Assess your financial picture to determine your gifting strategy

Before exploring various strategies, Smith says wealth creators should discuss their short- and long-term needs with their advisors to help ensure gifting does not interfere with their financial objectives.

“It’s important to understand the needs of the client and make sure they’re not gifting beyond what they need for themselves,” she says. That means establishing a financial baseline by examining balance sheets and cash flows and forecasting expected appreciation within the estate. Once the baseline is confirmed, modeling various scenarios helps clients to make informed decisions about any wealth transfer strategies and understand the expected potential impact prior to implementation. “When individuals are achieving their financial goals and living the way they intend, we can begin thinking strategically about the surplus to help minimize potential estate taxes in the future.”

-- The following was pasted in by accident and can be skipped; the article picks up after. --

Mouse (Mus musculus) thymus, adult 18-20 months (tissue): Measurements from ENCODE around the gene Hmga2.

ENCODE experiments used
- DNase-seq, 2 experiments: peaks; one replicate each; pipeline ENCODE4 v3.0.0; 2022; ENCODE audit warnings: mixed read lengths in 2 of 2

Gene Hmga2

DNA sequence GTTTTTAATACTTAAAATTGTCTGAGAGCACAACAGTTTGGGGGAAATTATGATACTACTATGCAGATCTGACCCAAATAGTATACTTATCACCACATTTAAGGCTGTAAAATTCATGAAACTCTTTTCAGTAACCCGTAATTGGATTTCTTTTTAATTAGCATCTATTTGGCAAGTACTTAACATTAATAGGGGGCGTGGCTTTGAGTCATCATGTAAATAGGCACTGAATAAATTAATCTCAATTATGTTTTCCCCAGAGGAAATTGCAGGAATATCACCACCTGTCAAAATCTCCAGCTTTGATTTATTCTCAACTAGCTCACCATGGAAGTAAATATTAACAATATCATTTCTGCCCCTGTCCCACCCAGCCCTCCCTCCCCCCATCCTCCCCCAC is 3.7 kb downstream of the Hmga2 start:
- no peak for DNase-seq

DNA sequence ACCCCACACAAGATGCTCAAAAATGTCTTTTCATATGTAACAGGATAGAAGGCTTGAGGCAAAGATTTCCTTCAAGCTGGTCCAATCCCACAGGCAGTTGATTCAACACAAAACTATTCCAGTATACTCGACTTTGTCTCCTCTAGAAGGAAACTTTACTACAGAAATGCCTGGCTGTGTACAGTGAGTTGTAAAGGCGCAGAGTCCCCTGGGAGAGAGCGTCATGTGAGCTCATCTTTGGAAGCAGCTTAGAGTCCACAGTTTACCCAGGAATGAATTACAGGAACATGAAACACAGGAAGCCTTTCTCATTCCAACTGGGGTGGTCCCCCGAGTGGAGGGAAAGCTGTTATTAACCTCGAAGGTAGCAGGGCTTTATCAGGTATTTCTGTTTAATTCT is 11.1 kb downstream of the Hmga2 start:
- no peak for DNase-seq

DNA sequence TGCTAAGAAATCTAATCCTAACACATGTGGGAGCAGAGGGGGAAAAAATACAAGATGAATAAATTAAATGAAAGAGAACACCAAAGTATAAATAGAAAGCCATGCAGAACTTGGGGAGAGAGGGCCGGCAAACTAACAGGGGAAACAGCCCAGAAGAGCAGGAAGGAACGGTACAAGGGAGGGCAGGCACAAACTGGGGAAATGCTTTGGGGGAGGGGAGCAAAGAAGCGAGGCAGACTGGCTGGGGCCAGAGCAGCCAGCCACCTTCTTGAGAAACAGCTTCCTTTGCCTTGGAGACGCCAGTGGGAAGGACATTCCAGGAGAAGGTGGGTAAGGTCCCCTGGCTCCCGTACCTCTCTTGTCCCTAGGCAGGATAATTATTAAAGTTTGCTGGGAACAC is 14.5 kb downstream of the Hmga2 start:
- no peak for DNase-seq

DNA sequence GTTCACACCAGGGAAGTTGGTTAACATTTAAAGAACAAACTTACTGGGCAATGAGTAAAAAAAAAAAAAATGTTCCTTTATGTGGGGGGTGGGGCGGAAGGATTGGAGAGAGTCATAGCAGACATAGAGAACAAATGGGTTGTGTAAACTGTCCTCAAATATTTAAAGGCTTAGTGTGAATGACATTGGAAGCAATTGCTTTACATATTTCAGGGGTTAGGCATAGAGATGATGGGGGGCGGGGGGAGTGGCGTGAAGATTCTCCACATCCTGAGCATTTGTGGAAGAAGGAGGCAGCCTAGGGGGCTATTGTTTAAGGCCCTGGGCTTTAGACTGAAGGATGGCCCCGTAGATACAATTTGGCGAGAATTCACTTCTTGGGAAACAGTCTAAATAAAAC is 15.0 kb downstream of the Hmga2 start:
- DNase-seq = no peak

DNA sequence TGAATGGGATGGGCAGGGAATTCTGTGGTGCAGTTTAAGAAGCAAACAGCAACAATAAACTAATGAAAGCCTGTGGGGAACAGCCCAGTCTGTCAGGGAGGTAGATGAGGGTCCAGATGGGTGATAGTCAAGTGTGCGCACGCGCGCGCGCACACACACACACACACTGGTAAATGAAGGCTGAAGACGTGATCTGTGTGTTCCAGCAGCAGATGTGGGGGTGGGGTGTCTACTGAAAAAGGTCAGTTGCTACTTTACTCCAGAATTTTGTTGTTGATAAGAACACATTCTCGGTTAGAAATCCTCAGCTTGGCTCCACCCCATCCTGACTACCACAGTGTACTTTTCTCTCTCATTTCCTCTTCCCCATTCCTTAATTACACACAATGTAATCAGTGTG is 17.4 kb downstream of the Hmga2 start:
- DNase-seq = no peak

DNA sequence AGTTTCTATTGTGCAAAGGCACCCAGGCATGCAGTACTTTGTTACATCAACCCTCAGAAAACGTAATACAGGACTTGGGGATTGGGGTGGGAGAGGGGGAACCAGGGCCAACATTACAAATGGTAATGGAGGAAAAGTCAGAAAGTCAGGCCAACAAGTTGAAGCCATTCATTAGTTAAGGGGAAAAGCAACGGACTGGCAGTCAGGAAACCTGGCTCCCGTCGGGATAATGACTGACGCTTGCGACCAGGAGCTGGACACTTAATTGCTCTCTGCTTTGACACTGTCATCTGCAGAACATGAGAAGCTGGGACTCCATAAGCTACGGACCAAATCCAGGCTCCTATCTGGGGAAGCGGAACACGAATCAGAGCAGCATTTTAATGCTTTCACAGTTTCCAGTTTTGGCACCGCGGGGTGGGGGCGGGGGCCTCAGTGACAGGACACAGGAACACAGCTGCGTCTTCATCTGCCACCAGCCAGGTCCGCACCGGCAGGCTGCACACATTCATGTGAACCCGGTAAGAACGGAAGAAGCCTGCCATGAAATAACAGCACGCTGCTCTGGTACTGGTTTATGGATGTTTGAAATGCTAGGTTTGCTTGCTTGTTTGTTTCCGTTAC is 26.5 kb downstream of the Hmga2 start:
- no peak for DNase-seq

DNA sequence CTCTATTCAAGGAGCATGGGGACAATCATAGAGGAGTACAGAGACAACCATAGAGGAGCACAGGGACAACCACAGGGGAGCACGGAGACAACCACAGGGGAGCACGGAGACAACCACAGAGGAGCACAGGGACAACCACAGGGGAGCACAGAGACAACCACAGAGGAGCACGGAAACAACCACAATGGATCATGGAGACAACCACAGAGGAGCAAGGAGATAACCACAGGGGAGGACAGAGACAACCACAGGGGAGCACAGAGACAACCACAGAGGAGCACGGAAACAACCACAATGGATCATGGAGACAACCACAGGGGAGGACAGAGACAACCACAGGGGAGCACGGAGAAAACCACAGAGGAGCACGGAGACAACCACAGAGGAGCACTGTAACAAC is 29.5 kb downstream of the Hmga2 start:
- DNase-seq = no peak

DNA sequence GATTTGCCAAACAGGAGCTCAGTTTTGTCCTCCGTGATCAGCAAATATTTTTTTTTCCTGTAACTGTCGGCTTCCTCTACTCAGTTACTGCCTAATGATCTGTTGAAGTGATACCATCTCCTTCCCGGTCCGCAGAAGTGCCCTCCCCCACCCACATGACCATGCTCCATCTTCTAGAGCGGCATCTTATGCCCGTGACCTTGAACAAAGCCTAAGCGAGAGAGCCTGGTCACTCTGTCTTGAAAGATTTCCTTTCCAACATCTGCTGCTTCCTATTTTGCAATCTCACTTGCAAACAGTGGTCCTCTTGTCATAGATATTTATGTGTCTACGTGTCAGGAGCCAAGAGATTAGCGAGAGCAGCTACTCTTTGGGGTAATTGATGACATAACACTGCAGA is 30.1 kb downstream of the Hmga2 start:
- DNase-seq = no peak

Wells Fargo Wealth & Investment Management (WIM) is a division within Wells Fargo & Company. WIM provides financial products and services through various bank and brokerage affiliates of Wells Fargo & Company.

Wells Fargo & Company and its affiliates do not provide tax or legal advice. This communication cannot be relied upon to avoid tax penalties. Please consult your tax and legal advisors to determine how this information may apply to your own situation. Whether any planned tax result is realized by you depends on the specific facts of your own situation at the time your tax return is filed.

Trust Services are available through Wells Fargo Bank, N.A. Member FDIC and Wells Fargo Delaware Trust Company, N.A. Any estate plan should be reviewed by an attorney who specializes in estate planning and is licensed to practice law in your state.